Don't pick (all of) your own stocks. You won't hear it on CNBC, but stock picking isn't for everyone. For investors who aren't willing to spend a good amount of time scouring stock charts or company filings, it's best to treat individual stocks like any other exotic part of your portfolio: They're fine to own in moderate amounts. Experts say a good rule of thumb for part-time investors is to keep less than 10 percent of your total portfolio in individual names, with the rest of your equity exposure in low-cost index or actively managed mutual funds. If you aren't willing to invest the time in digging deep into a company or industry, leave the stock picking to the pros. If you're dead-set on owning individual stocks as longer-term holdings, financial advisers say it's not a bad idea to play it safe by sticking with large, well-known global companies that pay a decent dividend along the way. Rimel says companies like Intel (with its 3.2 percent dividend) fit that profile. "They're very important to keep you ahead of taxes and inflation," he says.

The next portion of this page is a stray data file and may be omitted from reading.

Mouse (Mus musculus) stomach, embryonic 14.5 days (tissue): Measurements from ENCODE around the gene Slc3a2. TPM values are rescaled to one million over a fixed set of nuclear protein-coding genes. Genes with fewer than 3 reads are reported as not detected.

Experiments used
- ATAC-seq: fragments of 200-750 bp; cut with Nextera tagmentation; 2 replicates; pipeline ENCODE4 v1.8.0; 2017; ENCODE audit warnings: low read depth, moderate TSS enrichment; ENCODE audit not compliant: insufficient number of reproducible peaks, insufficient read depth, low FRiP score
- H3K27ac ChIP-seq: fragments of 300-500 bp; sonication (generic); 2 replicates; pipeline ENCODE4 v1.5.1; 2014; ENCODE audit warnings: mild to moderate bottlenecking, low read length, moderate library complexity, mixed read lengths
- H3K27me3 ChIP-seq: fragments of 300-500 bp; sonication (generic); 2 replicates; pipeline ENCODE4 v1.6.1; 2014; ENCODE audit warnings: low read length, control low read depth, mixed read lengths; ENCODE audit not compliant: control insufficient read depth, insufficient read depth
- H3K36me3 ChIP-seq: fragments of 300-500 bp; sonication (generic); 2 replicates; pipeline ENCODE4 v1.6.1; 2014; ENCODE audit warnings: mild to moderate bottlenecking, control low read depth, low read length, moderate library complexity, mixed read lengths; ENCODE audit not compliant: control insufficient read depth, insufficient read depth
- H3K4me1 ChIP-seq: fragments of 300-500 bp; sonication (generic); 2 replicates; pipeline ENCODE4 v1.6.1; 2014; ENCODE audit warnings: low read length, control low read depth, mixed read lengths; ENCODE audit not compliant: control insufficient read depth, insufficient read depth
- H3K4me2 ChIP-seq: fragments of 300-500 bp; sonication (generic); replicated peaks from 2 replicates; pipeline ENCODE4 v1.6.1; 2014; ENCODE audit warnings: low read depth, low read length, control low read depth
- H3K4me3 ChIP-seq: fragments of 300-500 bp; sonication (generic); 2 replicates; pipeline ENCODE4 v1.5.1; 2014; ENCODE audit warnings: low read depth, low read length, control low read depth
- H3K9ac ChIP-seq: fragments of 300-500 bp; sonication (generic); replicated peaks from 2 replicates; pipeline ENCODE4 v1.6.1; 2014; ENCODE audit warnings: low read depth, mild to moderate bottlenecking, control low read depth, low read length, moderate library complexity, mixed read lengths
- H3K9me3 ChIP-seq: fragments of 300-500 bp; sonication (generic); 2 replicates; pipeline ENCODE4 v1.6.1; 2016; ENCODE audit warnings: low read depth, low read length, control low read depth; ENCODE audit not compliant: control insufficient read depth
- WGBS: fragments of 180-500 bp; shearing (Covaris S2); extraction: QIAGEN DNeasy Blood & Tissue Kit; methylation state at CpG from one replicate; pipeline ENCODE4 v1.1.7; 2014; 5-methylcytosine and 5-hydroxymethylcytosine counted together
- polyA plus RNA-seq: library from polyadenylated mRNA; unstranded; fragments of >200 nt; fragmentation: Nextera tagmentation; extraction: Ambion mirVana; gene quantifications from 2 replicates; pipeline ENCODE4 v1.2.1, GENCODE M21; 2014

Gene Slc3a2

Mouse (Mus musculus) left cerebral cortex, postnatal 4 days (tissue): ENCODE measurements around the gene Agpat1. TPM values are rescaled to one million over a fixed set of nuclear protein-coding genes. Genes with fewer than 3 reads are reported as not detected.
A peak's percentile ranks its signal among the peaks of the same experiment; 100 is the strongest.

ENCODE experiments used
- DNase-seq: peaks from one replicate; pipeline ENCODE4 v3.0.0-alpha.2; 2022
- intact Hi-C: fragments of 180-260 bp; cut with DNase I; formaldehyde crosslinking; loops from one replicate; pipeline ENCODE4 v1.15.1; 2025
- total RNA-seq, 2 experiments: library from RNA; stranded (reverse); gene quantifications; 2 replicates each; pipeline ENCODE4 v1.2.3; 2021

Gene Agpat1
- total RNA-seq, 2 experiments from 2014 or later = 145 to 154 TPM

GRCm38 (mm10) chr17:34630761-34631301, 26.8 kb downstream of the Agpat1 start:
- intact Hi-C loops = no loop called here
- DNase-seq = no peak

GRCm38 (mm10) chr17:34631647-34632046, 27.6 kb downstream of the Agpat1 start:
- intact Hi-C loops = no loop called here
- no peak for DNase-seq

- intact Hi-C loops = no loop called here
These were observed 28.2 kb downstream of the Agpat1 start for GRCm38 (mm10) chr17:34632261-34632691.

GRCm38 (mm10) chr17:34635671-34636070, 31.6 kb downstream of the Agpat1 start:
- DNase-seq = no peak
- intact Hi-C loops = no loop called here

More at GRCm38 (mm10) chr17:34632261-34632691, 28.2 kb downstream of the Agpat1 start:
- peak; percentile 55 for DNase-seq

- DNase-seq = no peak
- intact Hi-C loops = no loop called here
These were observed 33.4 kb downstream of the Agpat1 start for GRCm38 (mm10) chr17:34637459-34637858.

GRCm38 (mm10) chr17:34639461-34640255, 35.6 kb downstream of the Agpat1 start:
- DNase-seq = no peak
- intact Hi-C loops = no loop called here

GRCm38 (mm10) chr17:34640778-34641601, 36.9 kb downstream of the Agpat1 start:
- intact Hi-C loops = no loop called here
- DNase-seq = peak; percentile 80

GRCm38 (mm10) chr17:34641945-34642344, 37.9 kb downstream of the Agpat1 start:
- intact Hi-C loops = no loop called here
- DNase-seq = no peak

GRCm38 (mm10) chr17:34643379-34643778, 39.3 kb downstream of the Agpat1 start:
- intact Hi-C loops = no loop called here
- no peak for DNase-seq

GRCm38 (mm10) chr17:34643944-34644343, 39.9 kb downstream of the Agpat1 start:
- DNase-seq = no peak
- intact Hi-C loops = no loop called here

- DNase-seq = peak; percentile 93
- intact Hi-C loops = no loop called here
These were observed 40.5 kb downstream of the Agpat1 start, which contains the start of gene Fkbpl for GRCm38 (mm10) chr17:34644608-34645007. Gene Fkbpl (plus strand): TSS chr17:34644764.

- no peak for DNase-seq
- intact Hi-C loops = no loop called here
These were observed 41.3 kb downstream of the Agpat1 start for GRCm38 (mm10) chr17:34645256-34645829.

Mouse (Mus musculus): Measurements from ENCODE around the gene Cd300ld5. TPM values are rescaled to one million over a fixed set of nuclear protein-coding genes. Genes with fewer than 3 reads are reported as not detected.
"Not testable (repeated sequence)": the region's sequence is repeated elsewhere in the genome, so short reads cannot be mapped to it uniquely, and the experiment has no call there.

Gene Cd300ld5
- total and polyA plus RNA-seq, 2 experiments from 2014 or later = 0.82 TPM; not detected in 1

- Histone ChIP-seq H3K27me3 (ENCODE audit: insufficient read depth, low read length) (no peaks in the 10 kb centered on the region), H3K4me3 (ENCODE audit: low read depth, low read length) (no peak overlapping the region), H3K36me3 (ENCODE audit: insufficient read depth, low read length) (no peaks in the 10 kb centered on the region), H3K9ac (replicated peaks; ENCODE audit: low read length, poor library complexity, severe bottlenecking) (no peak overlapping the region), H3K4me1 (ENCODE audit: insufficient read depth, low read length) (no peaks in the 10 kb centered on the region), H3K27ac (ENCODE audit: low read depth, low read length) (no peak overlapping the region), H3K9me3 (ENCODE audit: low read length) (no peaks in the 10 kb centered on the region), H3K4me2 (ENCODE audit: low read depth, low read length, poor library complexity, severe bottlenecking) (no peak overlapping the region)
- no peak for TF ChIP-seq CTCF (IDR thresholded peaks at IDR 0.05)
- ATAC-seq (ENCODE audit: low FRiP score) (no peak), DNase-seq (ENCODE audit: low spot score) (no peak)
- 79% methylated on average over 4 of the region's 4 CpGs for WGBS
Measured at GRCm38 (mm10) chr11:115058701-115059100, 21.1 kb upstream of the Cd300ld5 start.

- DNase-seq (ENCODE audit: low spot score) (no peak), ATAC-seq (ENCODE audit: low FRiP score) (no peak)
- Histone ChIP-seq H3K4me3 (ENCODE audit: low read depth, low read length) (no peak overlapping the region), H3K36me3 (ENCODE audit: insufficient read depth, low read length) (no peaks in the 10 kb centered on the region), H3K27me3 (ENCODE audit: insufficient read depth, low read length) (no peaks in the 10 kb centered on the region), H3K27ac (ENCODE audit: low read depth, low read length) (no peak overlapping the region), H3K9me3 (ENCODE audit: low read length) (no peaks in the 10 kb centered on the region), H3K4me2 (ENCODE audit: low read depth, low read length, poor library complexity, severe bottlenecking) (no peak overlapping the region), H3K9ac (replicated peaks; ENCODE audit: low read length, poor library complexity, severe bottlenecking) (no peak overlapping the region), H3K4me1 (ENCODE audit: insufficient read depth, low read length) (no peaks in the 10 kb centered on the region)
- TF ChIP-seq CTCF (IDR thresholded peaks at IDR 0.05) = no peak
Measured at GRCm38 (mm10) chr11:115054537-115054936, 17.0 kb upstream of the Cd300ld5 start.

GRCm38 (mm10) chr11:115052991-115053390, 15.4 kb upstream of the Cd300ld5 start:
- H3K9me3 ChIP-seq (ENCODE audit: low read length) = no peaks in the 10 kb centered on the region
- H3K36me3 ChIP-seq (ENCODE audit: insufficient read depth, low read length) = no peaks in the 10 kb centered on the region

[See 7 Great Dividend Funds.]
Cut your losses. Any investor who's done it knows that selling at a loss hurts. But the best investors know that limiting losses can be just as important as picking winners in the market. That's because investors can recover from small losses quickly, but digging out from a sudden loss of 25 percent or more can mean a small portfolio will take years to recover. Longtime investors like William O'Neil have long advocated selling stocks when losses hit 8 percent. Other experts advocate selling half of a position at a 5 percent loss, and bailing out completely when share prices dip 10 percent. Either way, the ability to fall out of love with a stock can be just as important as picking the right investment.